Teaching student domestic violence awareness

October 2018


CHARLOTTE, NC (WBTV) - Charlotte-Mecklenburg Police say there's no other crime they spend more time or resources on as they do domestic violence.
The numbers tell part of the story: between 35,000 and 40,000 calls for service for domestic violence calls and 9,000 criminal offenses annually.

"When people are victimized by domestic violence they are sick. Domestic violence is a cancer and it is killing our community," said Sgt. Craig Varnum. "But we don't reach out. We don't ask for help. Many times people don't ask for that help because they don't know where to get it."
Police, prosecutors, and advocates in Mecklenburg County are working to build a Family Justice Center that would offer help for survivors in one easy place.

The father of a woman killed by her ex-boyfriend is now making domestic violence awareness his mission.

"We are also forming domestic violence awareness clubs in high schools in Mecklenburg County," said Ron Kimble, a former Assistant City Manager in Charlotte.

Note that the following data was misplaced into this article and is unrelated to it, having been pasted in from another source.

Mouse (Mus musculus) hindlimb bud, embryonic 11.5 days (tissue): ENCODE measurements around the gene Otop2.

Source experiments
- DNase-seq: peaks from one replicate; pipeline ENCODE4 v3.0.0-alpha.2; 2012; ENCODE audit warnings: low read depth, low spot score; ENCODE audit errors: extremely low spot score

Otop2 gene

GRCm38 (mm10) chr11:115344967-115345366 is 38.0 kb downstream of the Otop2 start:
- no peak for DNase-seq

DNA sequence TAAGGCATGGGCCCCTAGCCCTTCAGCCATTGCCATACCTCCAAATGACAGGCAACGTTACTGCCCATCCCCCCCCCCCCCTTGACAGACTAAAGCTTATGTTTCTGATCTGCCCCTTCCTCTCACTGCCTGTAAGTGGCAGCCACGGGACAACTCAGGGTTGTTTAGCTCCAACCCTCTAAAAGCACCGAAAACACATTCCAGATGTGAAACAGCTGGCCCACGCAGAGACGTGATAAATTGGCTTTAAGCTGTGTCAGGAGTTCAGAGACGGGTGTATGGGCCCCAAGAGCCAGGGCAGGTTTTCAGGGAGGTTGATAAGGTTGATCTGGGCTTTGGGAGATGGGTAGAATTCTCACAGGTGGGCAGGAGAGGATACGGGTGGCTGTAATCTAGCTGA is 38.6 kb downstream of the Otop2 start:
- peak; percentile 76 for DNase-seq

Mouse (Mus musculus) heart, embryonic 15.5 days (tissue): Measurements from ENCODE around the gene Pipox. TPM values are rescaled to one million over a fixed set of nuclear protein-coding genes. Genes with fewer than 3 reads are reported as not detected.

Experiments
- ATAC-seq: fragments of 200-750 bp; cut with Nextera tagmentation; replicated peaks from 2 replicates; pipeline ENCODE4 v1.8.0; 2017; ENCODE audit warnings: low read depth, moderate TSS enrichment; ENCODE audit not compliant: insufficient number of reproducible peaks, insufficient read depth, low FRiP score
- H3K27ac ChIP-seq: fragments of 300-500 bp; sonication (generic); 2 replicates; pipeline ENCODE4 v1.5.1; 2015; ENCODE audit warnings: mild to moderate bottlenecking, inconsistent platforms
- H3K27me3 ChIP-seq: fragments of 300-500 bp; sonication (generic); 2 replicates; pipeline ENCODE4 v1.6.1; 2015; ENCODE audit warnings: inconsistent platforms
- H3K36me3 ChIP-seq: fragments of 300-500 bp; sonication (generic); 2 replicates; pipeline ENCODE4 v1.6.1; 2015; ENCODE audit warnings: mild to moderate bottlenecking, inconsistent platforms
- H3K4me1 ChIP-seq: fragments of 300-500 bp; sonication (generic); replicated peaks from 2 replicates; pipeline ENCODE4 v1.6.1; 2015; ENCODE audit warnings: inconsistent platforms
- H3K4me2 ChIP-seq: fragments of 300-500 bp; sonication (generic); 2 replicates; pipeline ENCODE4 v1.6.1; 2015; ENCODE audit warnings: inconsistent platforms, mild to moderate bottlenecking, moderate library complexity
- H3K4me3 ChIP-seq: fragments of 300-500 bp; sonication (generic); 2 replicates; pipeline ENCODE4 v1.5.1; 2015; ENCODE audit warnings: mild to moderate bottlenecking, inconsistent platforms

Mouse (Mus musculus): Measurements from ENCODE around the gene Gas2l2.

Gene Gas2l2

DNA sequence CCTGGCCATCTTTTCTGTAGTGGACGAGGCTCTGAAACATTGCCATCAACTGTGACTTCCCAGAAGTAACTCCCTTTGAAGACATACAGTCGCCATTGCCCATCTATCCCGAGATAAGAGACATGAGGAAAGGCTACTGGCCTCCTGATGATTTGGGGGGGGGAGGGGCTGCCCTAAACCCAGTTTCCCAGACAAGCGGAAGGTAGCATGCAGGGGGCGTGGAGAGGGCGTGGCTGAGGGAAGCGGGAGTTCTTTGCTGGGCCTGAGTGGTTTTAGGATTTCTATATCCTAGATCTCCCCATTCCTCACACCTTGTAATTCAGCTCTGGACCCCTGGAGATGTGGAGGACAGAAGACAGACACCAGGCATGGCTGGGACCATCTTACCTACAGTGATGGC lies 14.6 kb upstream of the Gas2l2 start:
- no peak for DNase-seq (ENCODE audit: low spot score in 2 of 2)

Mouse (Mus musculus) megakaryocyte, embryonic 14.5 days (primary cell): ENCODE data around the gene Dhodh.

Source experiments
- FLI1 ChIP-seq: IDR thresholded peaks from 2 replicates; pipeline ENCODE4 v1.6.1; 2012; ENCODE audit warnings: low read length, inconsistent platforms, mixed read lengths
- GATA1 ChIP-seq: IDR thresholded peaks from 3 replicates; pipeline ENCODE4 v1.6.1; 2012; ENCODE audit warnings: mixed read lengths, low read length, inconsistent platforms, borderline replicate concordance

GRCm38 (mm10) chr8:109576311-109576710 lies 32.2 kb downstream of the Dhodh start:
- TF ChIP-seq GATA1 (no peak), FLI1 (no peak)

Years ago, Kimble's daughter was killed in Florida by her ex-boyfriend.

Now, Kimble is focusing mostly on prevention and education, with six domestic violence awareness clubs in schools where students are learning the curriculum.

At West Charlotte High School, the domestic violence awareness curriculum is part of the school's SAVE (Students Against Violence Everywhere) campaign, and it's geared to males and females.

"Around healthy relationships," Kimble said. "And the early warning signs to girls about what are red flags and also to teach guys and men how to treat women with respect and dignity."

At Charlotte Country Day School, students started a domestic violence awareness club two years ago.

"How to handle yourself not as a bystander," said Aishwarya Sharma. "We've definitely focused on the youth primarily because we want to prevent it before it begins rather than focusing after the fact so we're technically cultivating a new generation that is seasoned enough to act proactively and be able to save those around them and save themselves as well."

The way 18-year-old Taylor Riley sees it, awareness and education should start early.

"I think we knew we had to start something with this age group because we're constantly talking about the future. In order to make differences in the future you have to start early no matter if it's talking about domestic violence," Riley said. "I feel like it should be taught at a young age especially at the high school level where you are taking in everything and you need to learn these things because that's when these behaviors can start happening."

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